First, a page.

Advent Hymns

Attending a contemporary church as I do, one doesn’t get the opportunity to sing many Advent hymns.

All Advent songs are hymns, of course, because only the high church celebrates the church year, wherein the four weeks before Christmas are termed Advent, and Christmas proper doesn’t begin until Christmas day.  Technically, Christmas lasts for the next twelve days, ending with Epiphany on January 6, which commemorates the visit of the Magi.  All this gets swept away by the contemporary church as traditional and therefore valueless and replaced with a lot of chatter about how Christ wasn’t really born on December 25 and the Magi wouldn’t have arrived until several years later, which is true but completely irrelevant.

I think this is a loss.  I believe that we need Advent because Advent makes Christmas make sense.  A celebration is better when it comes at the end of a period of waiting.  To understand why Christmas is such a time of joy, we need to first spend a while contemplating what we were missing before.

And so, without further ado, I present two excellent Advent hymns.

Come, Thou Long-Expected Jesus

Come, Thou long expected Jesus
Born to set Thy people free;
From our fears and sins release us,
Let us find our rest in Thee.
Israel’s Strength and Consolation,
Hope of all the earth Thou art;
Dear Desire of every nation,
Joy of every longing heart.

Born Thy people to deliver,
Born a child and yet a King,
Born to reign in us forever,
Now Thy gracious kingdom bring.
By Thine own eternal Spirit
Rule in all our hearts alone;
By Thine all sufficient merit,
Raise us to Thy glorious throne.

People Look East

People, look east. The time is near
Of the crowning of the year.
Make your house fair as you are able,
Trim the hearth and set the table.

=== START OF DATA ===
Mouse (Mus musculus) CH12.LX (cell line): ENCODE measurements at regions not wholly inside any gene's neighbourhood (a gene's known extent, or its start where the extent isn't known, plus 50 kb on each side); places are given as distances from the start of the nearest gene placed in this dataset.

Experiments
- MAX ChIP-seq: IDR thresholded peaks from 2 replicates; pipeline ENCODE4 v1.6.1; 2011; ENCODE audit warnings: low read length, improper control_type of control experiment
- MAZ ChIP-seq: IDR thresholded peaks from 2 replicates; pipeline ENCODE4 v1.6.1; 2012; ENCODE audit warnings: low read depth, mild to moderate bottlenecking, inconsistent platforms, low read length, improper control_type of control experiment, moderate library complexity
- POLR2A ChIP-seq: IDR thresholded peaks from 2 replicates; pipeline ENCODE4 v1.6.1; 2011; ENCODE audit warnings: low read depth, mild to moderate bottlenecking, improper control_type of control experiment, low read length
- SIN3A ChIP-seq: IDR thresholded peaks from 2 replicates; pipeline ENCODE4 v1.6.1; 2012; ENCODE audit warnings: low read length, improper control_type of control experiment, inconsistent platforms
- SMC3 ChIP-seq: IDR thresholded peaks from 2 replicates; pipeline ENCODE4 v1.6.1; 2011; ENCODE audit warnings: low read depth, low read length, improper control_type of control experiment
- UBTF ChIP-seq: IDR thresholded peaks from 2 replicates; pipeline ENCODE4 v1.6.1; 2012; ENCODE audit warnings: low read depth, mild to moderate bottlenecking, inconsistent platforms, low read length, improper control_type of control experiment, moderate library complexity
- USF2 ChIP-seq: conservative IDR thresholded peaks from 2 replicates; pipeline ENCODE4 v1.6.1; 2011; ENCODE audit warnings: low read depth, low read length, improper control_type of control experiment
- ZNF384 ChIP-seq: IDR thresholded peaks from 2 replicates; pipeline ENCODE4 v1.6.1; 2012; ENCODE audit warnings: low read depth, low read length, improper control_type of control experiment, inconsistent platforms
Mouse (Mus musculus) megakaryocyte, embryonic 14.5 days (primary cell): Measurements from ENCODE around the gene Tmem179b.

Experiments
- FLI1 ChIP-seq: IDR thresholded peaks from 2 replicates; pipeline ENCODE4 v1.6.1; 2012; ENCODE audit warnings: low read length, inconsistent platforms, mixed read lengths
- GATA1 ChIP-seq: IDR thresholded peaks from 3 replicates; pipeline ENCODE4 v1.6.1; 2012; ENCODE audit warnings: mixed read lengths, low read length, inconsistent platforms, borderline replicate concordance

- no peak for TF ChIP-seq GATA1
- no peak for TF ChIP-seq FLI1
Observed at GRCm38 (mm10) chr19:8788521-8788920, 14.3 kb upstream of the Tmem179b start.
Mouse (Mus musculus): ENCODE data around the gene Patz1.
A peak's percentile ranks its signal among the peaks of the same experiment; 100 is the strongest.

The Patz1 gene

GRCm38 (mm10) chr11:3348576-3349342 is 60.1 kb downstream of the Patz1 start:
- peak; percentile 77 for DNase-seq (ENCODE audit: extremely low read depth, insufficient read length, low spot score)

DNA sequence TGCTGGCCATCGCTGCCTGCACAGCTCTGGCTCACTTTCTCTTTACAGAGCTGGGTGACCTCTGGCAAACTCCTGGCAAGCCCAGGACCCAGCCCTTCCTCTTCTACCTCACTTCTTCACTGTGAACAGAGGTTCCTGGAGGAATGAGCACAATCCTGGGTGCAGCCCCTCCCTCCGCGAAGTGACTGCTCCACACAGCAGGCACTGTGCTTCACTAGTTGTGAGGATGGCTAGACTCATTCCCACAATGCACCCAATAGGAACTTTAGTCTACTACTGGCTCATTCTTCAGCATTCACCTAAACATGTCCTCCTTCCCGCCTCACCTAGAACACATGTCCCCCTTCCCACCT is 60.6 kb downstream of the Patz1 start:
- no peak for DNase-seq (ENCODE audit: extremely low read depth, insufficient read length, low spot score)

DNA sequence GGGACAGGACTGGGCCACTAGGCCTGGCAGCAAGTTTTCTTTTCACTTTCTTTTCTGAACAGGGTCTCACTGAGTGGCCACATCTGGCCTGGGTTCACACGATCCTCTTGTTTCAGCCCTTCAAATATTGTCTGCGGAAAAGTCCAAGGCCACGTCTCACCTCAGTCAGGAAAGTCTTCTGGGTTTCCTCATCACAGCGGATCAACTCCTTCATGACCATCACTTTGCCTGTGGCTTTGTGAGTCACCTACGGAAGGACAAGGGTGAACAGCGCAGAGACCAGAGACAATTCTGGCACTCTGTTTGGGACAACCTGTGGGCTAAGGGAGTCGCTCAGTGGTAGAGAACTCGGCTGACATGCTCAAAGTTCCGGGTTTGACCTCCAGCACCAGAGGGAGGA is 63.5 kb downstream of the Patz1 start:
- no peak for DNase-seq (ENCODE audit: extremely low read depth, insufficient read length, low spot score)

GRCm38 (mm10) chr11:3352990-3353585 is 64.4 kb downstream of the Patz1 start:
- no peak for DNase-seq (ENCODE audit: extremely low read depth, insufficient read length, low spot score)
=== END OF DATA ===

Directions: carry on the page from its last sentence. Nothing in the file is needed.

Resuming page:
People, look east and sing today:
Love, the guest, is on the way.

Furrows, be glad. Though earth is bare,
One more seed is planted there:
Give up your strength the seed to nourish,
That in course the flower may flourish.
People, look east and sing today:
Love, the rose, is on the way.

Birds, though you long have ceased to build,
Guard the nest that must be filled.
Even the hour when wings are frozen
God for fledging time has chosen.
People, look east and sing today:
Love, the bird, is on the way.

Stars, keep the watch. When night is dim
One more light the bowl shall brim,
Shining beyond the frosty weather,
Bright as sun and moon together.
People, look east and sing today:
Love, the star, is on the way.

Angels, announce with shouts of mirth
Christ who brings new life to earth.
Set every peak and valley humming
With the word, the Lord is coming.
People, look east and sing today:
Love, the Lord, is on the way.

The former is by Charles Wesley, the latter by Eleanor Farjeon, whose other well-known song is “Morning Has Broken.”  Between them, they encompass the entirety of Advent: “Come, Thou Long-Expected Jesus” covers the divine side, while “People Look East” covers the human side.

“Come, Thou Long-Expected Jesus” is about the work of God.  It is a plea for the fulfillment of His promises: bringing His kingdom, freeing us from sin.  The music is serene and dignified, reminiscent of plainsong and that old Advent standard, “O Come, O Come Emmanuel,” but it swells with the power of God and the importance of the moment.  This is a song that contemplates God.  It invites no human action, for God will start and finish everything that needs to be done.

“People Look East” is about the human response to the anticipated work of God.  Everything is described in earthly terms: the guest, the bird, the rose.  Even the star is seen from earth, beheld but perhaps not comprehended.  The music is upbeat, filled with the human activity.  There is no sense of stress or obligation to the preparations.  They overflow spontaneously from the sheer joy of anticipation.

Contemporary churches don’t sing these songs.  They either sing their ordinary worship choruses right up until the Christmas Eve service or they sing Christmas songs for the entire month of December.  This is a loss.  We lose our chance for anticipation.


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